The Shofar is the satellite navigation system of the soul
Rosh Hashanah, the Jewish New Year, begins tonight. And on Sunday in the synagogue we’ll blow the shofar, the ram’s horn, as a kind of summons to us to get back on track in our lives. Asking God to write us in the book of life helps us remember our aims and aspirations in life. And we need such moments of reflection, individually and as a society, because otherwise the sheer pace and pressure of events can stop us noticing that for all our efforts we’re still no nearer our destination.
Here’s an example. I’m fascinated by the cars I see on my way to work. There are 4 wheel drive MPVs that can take you anywhere from the North Pole to the Sahara desert. There are sports cars that can go from zero to a hundred miles an hour in less than six seconds. Each one is a miracle of technology. A hundred and fifty years ago, all there were, were horses and carriages, as low tech as you can get. A hundred and fifty years ago the average speed of traffic in London was ten miles an hour. And today? You guessed it: ten miles an hour. A car was supposed to get you from A to B more rapidly, but the faster we built cars the more congested the roads became.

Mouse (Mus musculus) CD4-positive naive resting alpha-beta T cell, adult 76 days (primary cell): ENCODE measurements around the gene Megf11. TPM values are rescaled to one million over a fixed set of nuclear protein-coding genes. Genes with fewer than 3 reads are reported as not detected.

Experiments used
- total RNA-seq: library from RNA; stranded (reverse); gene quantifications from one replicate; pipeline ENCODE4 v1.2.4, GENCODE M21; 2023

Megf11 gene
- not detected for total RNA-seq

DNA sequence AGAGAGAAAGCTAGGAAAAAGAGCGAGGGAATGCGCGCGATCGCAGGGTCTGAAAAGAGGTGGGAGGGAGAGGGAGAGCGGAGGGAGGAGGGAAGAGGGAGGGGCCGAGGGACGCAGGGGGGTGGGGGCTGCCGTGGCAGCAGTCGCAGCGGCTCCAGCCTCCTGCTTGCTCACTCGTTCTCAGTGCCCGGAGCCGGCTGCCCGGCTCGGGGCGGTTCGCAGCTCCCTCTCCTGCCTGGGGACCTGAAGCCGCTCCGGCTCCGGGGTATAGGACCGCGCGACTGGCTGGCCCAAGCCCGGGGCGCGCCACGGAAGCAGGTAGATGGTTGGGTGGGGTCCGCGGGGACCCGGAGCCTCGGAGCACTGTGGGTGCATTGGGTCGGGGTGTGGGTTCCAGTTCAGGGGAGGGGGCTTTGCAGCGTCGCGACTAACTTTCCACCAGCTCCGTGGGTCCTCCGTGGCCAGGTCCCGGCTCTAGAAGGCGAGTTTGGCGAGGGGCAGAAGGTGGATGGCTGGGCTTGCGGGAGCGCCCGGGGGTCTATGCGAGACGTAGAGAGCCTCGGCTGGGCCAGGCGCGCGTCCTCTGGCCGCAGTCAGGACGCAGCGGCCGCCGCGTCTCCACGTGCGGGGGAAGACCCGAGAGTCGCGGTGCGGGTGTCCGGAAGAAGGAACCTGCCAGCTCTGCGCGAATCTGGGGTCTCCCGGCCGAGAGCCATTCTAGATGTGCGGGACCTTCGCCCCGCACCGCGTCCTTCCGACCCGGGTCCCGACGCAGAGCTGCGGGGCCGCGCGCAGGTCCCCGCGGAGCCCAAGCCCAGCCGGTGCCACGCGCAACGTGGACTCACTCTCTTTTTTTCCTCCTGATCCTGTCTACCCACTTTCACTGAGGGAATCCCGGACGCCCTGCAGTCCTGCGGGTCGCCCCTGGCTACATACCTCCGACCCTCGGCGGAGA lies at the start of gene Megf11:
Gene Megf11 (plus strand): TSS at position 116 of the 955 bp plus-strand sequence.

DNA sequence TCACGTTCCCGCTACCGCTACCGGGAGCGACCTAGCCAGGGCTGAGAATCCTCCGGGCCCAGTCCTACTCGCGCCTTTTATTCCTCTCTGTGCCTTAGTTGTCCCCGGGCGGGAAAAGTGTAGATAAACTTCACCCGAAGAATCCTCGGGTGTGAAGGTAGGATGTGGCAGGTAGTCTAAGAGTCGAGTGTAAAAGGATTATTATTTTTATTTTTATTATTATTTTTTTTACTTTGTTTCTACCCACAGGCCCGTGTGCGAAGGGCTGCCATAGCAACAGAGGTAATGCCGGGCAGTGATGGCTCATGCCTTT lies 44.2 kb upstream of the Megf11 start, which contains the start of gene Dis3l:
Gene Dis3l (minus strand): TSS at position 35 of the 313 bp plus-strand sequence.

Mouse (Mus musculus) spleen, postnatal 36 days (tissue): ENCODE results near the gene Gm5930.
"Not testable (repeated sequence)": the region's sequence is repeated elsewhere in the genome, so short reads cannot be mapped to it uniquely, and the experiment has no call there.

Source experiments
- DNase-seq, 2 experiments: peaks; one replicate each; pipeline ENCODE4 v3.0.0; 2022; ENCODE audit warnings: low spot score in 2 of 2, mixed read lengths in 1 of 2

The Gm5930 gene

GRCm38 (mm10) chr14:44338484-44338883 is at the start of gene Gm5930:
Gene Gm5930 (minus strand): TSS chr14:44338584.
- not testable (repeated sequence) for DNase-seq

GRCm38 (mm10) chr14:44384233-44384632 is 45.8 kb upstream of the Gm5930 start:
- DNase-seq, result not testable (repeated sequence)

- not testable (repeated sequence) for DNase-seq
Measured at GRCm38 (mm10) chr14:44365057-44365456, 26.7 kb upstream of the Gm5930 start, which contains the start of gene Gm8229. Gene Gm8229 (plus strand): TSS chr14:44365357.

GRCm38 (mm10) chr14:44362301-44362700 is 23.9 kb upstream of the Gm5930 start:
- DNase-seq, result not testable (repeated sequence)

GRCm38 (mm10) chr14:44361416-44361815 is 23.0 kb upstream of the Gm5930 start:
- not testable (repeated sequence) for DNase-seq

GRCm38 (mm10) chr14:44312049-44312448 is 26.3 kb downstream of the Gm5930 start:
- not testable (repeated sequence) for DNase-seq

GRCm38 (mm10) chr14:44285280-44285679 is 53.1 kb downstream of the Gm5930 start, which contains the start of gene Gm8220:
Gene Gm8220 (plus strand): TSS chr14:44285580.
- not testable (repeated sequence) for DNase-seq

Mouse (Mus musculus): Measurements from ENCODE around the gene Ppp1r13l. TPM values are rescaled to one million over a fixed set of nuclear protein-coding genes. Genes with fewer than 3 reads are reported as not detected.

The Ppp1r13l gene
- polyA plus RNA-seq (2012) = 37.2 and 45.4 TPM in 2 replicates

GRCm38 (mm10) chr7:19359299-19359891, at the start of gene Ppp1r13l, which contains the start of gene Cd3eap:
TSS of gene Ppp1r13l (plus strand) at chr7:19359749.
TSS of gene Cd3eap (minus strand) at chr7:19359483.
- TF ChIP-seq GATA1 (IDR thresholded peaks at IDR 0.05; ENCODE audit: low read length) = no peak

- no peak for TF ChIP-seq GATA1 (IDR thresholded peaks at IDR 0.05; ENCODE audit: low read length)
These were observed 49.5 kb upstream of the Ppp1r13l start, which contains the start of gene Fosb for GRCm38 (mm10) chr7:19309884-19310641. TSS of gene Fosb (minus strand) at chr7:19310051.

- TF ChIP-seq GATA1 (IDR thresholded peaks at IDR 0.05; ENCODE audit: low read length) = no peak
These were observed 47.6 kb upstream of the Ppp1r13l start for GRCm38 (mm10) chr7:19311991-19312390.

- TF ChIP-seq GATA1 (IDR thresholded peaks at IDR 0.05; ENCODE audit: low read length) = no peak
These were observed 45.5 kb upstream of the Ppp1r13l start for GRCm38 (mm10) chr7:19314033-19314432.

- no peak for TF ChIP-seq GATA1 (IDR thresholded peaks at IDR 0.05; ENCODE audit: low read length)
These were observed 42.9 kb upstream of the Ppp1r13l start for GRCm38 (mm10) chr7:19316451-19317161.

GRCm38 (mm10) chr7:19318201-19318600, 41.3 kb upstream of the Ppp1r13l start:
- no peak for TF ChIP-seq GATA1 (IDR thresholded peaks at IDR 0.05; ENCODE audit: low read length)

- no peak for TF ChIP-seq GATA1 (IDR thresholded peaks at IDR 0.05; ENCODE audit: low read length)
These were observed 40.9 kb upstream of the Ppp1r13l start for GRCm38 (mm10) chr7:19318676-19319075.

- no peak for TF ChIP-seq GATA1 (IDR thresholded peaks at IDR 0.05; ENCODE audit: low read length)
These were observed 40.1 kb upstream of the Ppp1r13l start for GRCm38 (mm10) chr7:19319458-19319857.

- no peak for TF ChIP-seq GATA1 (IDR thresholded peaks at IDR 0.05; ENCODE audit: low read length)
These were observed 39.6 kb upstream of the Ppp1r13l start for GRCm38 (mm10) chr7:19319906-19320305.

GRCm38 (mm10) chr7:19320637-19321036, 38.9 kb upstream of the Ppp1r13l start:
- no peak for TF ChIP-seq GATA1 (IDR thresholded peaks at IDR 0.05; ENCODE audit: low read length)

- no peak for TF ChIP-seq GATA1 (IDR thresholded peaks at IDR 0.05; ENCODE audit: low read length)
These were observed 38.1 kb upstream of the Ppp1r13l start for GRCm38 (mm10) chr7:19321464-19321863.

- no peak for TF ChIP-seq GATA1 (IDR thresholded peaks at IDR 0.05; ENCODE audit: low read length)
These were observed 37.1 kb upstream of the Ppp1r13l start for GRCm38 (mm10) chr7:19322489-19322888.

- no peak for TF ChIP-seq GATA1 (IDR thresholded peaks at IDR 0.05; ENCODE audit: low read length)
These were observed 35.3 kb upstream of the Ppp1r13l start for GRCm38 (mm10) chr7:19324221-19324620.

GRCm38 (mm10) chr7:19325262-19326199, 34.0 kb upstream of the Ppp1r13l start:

Or take work. In the 1960s when I was studying economics, we believed that automation would transform the economy so much that work would shrink to twenty hours a week and the biggest problem we’d have was what to do with all our leisure time. Yet instead, we found ourselves working harder than ever; and now our mobile phones and emails mean that work pursues us into places and times outside of work, interrupting even the little leisure we have left.
I’m not suggesting there’s any easy answer, but we’ll never get where we want to be if we don’t stop, from time to time, to check how far we’ve come –which is what we do in the synagogue once a year. The shofar is the satellite navigation system of the soul, reminding us of our ultimate destination, telling us how far we’ve yet to go.
Perhaps we all need something like the Jewish New Year, to remind us of the ideas and hopes that once inspired us and should inspire us still, thanking God for our achievements, asking for His help in the tasks that still lie head. Shanah tovah. May it be a good year for us all.